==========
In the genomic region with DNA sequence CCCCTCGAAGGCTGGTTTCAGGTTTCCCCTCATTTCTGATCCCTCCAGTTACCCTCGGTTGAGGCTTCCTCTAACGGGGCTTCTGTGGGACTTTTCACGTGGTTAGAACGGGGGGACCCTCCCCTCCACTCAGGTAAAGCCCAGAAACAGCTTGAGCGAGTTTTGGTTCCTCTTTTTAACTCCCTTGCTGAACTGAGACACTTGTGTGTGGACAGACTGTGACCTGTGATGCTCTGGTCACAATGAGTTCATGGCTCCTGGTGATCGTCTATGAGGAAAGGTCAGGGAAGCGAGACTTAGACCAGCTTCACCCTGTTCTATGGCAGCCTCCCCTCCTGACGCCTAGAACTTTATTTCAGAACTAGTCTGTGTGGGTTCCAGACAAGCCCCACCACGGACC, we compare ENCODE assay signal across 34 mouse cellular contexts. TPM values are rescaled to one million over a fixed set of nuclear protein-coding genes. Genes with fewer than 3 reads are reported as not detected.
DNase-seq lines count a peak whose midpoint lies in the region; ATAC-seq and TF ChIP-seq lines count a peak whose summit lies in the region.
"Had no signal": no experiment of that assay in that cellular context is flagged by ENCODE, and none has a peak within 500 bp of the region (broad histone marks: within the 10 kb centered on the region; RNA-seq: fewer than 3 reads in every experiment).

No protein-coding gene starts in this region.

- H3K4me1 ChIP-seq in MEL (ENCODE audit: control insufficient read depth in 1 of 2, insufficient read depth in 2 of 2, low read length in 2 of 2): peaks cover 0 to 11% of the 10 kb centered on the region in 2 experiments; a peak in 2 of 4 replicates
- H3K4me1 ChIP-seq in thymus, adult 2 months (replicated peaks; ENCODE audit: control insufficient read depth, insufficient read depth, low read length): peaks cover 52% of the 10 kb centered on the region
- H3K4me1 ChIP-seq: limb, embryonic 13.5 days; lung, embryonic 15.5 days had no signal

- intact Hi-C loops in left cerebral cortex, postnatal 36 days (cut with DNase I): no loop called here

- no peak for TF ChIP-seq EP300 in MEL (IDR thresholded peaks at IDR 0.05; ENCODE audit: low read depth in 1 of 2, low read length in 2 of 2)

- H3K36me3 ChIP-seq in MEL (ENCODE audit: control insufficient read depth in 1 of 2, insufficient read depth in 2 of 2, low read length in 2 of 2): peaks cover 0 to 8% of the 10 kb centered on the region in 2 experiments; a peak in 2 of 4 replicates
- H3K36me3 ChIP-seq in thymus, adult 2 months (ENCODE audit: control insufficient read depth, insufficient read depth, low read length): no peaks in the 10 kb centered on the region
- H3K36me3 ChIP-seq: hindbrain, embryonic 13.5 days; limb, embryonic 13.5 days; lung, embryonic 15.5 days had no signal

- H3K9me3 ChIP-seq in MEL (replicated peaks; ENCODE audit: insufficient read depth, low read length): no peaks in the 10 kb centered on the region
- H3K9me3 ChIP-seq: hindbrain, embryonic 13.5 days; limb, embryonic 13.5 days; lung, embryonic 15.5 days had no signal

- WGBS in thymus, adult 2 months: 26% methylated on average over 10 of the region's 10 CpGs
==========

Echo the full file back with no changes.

In the genomic region with DNA sequence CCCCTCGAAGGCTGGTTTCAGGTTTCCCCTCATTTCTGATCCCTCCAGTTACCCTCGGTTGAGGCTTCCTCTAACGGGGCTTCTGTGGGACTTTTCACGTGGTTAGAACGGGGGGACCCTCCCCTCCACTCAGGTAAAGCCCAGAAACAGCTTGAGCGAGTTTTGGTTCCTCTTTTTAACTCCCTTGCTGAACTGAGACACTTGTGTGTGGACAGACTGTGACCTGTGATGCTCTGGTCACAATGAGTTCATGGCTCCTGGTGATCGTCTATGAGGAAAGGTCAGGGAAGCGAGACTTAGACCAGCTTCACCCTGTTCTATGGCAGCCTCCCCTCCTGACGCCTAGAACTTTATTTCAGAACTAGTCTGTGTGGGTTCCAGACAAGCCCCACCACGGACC, we compare ENCODE assay signal across 34 mouse cellular contexts. TPM values are rescaled to one million over a fixed set of nuclear protein-coding genes. Genes with fewer than 3 reads are reported as not detected.
DNase-seq lines count a peak whose midpoint lies in the region; ATAC-seq and TF ChIP-seq lines count a peak whose summit lies in the region.
"Had no signal": no experiment of that assay in that cellular context is flagged by ENCODE, and none has a peak within 500 bp of the region (broad histone marks: within the 10 kb centered on the region; RNA-seq: fewer than 3 reads in every experiment).

No protein-coding gene starts in this region.

- H3K4me1 ChIP-seq in MEL (ENCODE audit: control insufficient read depth in 1 of 2, insufficient read depth in 2 of 2, low read length in 2 of 2): peaks cover 0 to 11% of the 10 kb centered on the region in 2 experiments; a peak in 2 of 4 replicates
- H3K4me1 ChIP-seq in thymus, adult 2 months (replicated peaks; ENCODE audit: control insufficient read depth, insufficient read depth, low read length): peaks cover 52% of the 10 kb centered on the region
- H3K4me1 ChIP-seq: limb, embryonic 13.5 days; lung, embryonic 15.5 days had no signal

- intact Hi-C loops in left cerebral cortex, postnatal 36 days (cut with DNase I): no loop called here

- no peak for TF ChIP-seq EP300 in MEL (IDR thresholded peaks at IDR 0.05; ENCODE audit: low read depth in 1 of 2, low read length in 2 of 2)

- H3K36me3 ChIP-seq in MEL (ENCODE audit: control insufficient read depth in 1 of 2, insufficient read depth in 2 of 2, low read length in 2 of 2): peaks cover 0 to 8% of the 10 kb centered on the region in 2 experiments; a peak in 2 of 4 replicates
- H3K36me3 ChIP-seq in thymus, adult 2 months (ENCODE audit: control insufficient read depth, insufficient read depth, low read length): no peaks in the 10 kb centered on the region
- H3K36me3 ChIP-seq: hindbrain, embryonic 13.5 days; limb, embryonic 13.5 days; lung, embryonic 15.5 days had no signal

- H3K9me3 ChIP-seq in MEL (replicated peaks; ENCODE audit: insufficient read depth, low read length): no peaks in the 10 kb centered on the region
- H3K9me3 ChIP-seq: hindbrain, embryonic 13.5 days; limb, embryonic 13.5 days; lung, embryonic 15.5 days had no signal

- WGBS in thymus, adult 2 months: 26% methylated on average over 10 of the region's 10 CpGs